|My spouse Alice and I listened to Brene Brown’s Atlas of the Heart audiobook as we drove home from being away in Lake Tahoe for a week.|
And aside, I love listening to her books because it feels like a more intimate experience. She always adds extra stuff and talks to you like you’re in her kitchen over coffee. And repeats important phrases… (I will be doing a review of this book in the coming weeks.)
While listening to her book, it sparked some interesting conversations, one of which was around the phrase “If only.”
And another was one my Dad always said I needed to stop my “what ifing” myself…
It got me thinking about those phrases and why this felt like a go-to for my mind when stuff happens…
And now, how those phrases feel more destructive and not helpful to my psyche.
Do you ever do that?
Something happens like you lose a client, or maybe you get into a disagreement with a loved one, and you start questioning yourself with things like…
“What if I hadn’t said that?”
“If only I’d prepared more for the call.”
“If only I hadn’t brought up the price so soon.”
“What if I had been more compassionate and thoughtful…”
And on and on, the mind questions what happened, chastizing you for knowing more, doing more, telling you that you’ve made a wrong decision, and more.
My personal journey with these phrases came crashing down earlier this week. Before we came home from our time at Lake Tahoe, our pet sitter had shared that Lily, our 15-year-old golden border collie, was not eating as much.
I immediately went to the place of “oh, if only we hadn’t planned this trip for a week.” And “what if she dies before we get home?” And on and on my mind went…
It wasn’t until Alice stopped me and suggested we make a plan about what to do that we walked through these scenarios.
So instead of letting my mind drag my emotions down the road to crazy town, I was able to stop with her and walk through our end-of-life plan for our pup. It felt like a mindful healing exercise.
It stopped the “if only’s” and the “What if’s” because that’s in the past and done. I needed to look at today and what I could do now and move forward.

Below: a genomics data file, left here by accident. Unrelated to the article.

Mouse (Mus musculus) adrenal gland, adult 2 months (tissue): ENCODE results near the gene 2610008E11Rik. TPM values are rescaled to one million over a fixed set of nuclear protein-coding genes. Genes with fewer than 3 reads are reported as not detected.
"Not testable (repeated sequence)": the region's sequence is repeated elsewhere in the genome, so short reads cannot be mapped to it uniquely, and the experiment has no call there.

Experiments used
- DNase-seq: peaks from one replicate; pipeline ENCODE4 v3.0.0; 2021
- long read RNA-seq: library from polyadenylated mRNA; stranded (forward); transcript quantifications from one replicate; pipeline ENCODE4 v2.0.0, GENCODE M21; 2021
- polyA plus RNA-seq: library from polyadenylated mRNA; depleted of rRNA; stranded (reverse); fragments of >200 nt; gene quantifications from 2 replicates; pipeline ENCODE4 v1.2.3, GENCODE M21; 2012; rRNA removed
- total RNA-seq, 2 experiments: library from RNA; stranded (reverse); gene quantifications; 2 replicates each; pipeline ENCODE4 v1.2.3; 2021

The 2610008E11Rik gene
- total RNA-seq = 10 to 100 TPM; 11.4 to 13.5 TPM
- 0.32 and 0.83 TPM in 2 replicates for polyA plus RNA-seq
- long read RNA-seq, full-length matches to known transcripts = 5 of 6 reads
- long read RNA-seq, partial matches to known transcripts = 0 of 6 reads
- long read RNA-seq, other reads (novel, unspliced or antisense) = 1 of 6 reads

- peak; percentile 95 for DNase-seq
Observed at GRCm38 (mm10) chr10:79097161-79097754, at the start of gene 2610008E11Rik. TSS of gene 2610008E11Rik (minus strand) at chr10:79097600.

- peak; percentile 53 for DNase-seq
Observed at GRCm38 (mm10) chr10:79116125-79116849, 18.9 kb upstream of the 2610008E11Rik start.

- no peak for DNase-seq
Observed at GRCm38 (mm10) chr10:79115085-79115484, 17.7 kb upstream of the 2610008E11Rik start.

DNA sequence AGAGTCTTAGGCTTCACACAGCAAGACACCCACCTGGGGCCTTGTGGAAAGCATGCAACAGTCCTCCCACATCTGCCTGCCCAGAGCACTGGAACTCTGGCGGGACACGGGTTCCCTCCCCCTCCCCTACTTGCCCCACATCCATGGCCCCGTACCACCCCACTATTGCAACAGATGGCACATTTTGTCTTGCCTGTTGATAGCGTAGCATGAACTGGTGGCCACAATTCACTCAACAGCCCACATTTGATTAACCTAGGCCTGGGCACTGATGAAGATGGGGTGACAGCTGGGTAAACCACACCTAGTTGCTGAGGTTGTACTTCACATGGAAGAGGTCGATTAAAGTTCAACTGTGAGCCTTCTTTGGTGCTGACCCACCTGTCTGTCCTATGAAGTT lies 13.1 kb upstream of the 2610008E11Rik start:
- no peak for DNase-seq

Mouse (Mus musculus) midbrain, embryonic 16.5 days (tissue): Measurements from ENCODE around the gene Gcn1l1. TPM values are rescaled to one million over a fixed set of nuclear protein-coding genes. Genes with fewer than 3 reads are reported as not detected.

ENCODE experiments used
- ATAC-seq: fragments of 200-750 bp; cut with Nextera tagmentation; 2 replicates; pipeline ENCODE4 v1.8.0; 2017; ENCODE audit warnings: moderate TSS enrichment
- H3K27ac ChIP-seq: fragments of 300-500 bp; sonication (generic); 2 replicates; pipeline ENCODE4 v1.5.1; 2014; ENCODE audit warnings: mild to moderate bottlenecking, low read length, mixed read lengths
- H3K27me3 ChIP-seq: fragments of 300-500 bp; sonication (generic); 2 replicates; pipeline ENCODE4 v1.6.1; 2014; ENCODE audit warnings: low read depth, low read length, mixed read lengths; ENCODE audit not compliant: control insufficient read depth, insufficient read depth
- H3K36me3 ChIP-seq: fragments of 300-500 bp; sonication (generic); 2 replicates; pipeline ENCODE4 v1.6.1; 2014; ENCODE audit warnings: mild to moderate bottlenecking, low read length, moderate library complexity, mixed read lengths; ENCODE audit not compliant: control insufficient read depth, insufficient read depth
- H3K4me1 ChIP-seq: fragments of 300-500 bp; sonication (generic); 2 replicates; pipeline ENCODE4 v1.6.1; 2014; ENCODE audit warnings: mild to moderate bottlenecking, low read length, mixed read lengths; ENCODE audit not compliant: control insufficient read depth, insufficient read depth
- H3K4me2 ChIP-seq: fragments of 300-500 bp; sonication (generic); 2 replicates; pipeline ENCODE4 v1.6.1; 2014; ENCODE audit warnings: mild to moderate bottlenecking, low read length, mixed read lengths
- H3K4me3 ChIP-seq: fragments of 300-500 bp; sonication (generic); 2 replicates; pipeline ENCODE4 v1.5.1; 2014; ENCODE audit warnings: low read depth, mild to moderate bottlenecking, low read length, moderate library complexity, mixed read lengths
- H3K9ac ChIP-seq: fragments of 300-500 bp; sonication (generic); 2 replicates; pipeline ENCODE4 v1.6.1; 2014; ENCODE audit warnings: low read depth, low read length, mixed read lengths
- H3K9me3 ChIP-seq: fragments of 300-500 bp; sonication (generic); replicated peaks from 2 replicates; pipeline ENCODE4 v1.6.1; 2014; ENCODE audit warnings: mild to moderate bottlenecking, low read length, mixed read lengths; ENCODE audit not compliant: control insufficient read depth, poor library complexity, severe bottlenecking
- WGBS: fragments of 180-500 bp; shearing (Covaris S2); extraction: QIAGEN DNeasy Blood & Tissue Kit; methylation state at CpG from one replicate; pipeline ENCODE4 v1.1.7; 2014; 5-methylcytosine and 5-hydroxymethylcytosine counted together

After we got home, Lily was in good spirits and seemed to be doing well until her hips started to really degrade in a matter of a few days. She fell and then couldn’t walk. It was rough. I was a wreck.
AND we had our plan, which we walked through together of what we would do if we needed to let Lily go.
Sadly, we had to say goodbye to Lily yesterday.
It was one of the hardest and most difficult decisions I ever had to make in my life. I agonized over it. Weighing her quality of life now – she could barely walk, had constant accidents in the house, and couldn’t do anything she loved to do. And she loved to hike and run and her daily walks with the neighbor’s dogs.
When I got home from the vet without Lily, I wasn’t expecting the heaviness of it all, the overwhelming loss, and the feeling like my heart was breaking as I was reminded of her presence everywhere I turned.
The loss of a pet and the grief I’m feeling stymies me. Maybe because each loss accumulates and becomes heavier?
Or is it because I rescued her as a puppy and raised her? I never had any children. And she was the only constant in my life after two major relationships ended.
She was my guard, my rock, my companion, always there with a lick, a hug, and her tail wagging. We went on so many hiking adventures. So much joy and laughter with her by my side.
Loss is so hard.
Yet, I know using the words “if only” and “what if” won’t ever help me. It will just dig a deeper hole that I may not be able to climb out of.
I reread this most inspiring and insightful book – Life, an interview with my mentor Rob Berkley and with his spouse, executive coach Debbie Phillips – It was about their journey dealing with the most difficult news of his health. And how they walked through it together.
Having a plan was at the top of their list.
As you walk through life and you get difficult news, how will you choose to handle it?
Some ideas to help inspire you:
1. Create a Support Team – I love my support team. They are ready when I need them. And they have been there for several losses and cried with me in person and over the phone. I’d highly recommend gathering a group of these sacred people in your life.
2. Have a plan – As I said earlier, creating a plan and how you will handle it, what you want to do, and how you want to feel helps ease your mind.
3. Be Present – This one comes from therapy. Be present and aware of your feelings. Revisit my email about Tara Brach’s R.A.I.N. that walks you through this process. Feel what you feel. And what I’m working on with my Buddhist therapist is “Holding my grief tenderly.”
4. Take It One Day At a Time – This is my go-to phrase whenever I encounter H.A.L.T.S. (When I am hungry, angry, lonely, tired, or sad). I learned this in my recovery from alcohol. It helps me focus and stay present – knowing that all I need to do is focus and get through today. Put one foot in front of the other today. Then slowly, I will get through the grief because the only way out is through it.
Thank you for being on this journey called life with me. If you’re dealing with any news that’s hit you recently, please know my hands are at your back, holding you tenderly.
You can get through it.
As my Executive Coach, Debbie Phillips, has said on many occasions – “A grief shared is a grief halved.”
And I find that incredibly true, and I’m grateful, especially now.
Big healing hugs to you. Some photos of Lily and some adventures are below. And there’s more here.
NOTE: Interested in more about Lily and many photos? You can find them here.
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